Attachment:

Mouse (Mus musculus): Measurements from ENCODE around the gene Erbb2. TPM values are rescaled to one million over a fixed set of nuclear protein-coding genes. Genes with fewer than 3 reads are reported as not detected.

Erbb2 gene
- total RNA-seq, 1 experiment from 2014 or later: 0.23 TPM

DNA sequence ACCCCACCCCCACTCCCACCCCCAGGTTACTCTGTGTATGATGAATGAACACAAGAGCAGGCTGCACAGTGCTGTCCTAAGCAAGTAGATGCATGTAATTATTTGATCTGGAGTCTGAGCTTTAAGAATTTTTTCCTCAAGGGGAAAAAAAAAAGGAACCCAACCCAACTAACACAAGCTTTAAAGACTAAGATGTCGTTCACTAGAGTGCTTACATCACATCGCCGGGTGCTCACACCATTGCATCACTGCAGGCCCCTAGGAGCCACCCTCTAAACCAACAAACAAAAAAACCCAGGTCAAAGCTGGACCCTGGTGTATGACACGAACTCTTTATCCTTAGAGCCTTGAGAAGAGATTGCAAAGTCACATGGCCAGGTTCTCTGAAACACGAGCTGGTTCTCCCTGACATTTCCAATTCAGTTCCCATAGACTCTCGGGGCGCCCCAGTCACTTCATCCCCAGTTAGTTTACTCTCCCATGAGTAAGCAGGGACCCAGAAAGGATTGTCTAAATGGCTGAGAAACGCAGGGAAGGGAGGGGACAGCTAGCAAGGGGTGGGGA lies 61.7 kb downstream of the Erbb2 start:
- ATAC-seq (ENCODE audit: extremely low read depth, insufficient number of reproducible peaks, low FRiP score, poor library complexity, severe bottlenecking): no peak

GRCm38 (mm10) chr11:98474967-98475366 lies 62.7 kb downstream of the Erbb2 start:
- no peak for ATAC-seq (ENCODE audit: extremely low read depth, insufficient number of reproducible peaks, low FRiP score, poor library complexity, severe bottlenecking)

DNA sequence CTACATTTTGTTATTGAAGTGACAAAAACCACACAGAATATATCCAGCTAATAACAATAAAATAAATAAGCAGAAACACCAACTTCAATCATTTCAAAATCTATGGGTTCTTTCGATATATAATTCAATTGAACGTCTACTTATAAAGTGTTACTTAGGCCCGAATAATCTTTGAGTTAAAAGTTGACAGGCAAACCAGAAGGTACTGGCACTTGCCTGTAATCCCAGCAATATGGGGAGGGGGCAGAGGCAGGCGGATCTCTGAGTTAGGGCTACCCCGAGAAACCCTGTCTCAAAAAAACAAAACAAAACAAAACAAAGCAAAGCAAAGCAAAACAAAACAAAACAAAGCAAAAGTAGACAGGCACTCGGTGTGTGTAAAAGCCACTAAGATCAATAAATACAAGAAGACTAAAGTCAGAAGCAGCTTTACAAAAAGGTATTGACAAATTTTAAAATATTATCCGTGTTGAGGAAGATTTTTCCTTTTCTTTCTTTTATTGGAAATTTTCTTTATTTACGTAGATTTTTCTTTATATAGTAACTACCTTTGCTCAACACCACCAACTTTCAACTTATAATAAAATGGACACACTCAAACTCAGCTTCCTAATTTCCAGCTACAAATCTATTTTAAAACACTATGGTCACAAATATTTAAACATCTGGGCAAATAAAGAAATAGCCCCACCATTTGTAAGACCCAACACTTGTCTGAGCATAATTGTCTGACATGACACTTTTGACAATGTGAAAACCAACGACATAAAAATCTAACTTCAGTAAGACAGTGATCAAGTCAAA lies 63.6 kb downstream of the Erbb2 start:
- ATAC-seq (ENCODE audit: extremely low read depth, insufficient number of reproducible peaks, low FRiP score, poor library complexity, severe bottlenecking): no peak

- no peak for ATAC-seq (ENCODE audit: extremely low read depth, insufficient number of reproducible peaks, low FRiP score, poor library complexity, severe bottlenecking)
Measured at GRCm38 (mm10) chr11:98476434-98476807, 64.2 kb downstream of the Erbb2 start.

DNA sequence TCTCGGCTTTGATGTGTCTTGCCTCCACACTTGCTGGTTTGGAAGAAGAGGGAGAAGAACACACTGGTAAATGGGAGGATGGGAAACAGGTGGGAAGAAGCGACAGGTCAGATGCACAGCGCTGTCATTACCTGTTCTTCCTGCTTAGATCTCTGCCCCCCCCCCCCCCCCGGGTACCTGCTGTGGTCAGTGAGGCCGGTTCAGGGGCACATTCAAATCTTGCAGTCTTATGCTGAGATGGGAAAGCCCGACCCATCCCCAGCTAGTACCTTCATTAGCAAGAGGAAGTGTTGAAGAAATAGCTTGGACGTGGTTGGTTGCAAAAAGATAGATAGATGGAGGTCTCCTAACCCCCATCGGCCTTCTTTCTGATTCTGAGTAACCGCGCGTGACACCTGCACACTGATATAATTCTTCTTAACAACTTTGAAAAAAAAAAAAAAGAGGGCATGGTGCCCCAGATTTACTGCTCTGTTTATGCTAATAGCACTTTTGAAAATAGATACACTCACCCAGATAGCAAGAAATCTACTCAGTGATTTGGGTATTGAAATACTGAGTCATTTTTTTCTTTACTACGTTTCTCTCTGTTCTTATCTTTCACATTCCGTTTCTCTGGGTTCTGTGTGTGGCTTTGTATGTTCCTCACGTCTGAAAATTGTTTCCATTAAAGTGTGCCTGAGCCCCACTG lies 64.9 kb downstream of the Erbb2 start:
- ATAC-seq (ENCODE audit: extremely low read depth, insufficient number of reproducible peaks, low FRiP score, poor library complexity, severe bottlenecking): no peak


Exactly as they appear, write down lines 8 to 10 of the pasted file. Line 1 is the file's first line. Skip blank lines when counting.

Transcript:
DNA sequence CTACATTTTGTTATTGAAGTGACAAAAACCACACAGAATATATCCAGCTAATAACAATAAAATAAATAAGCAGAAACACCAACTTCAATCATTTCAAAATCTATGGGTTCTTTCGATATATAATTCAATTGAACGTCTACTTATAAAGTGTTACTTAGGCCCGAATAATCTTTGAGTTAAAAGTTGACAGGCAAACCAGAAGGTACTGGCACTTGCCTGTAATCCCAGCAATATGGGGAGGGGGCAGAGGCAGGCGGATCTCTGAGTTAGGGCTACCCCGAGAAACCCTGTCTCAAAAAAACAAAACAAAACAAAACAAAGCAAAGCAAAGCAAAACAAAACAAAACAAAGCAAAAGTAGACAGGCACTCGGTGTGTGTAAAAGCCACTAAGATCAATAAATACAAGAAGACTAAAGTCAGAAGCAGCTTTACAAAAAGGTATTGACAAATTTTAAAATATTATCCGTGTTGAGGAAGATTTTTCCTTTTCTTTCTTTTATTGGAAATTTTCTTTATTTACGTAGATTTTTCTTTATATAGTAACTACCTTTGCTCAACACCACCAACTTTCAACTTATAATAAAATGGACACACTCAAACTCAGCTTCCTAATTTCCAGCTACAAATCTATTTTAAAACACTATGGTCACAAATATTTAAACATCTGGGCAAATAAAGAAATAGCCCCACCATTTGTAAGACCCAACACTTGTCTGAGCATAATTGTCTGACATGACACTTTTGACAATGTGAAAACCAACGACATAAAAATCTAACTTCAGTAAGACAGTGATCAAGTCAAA lies 63.6 kb downstream of the Erbb2 start:
- ATAC-seq (ENCODE audit: extremely low read depth, insufficient number of reproducible peaks, low FRiP score, poor library complexity, severe bottlenecking): no peak

- no peak for ATAC-seq (ENCODE audit: extremely low read depth, insufficient number of reproducible peaks, low FRiP score, poor library complexity, severe bottlenecking)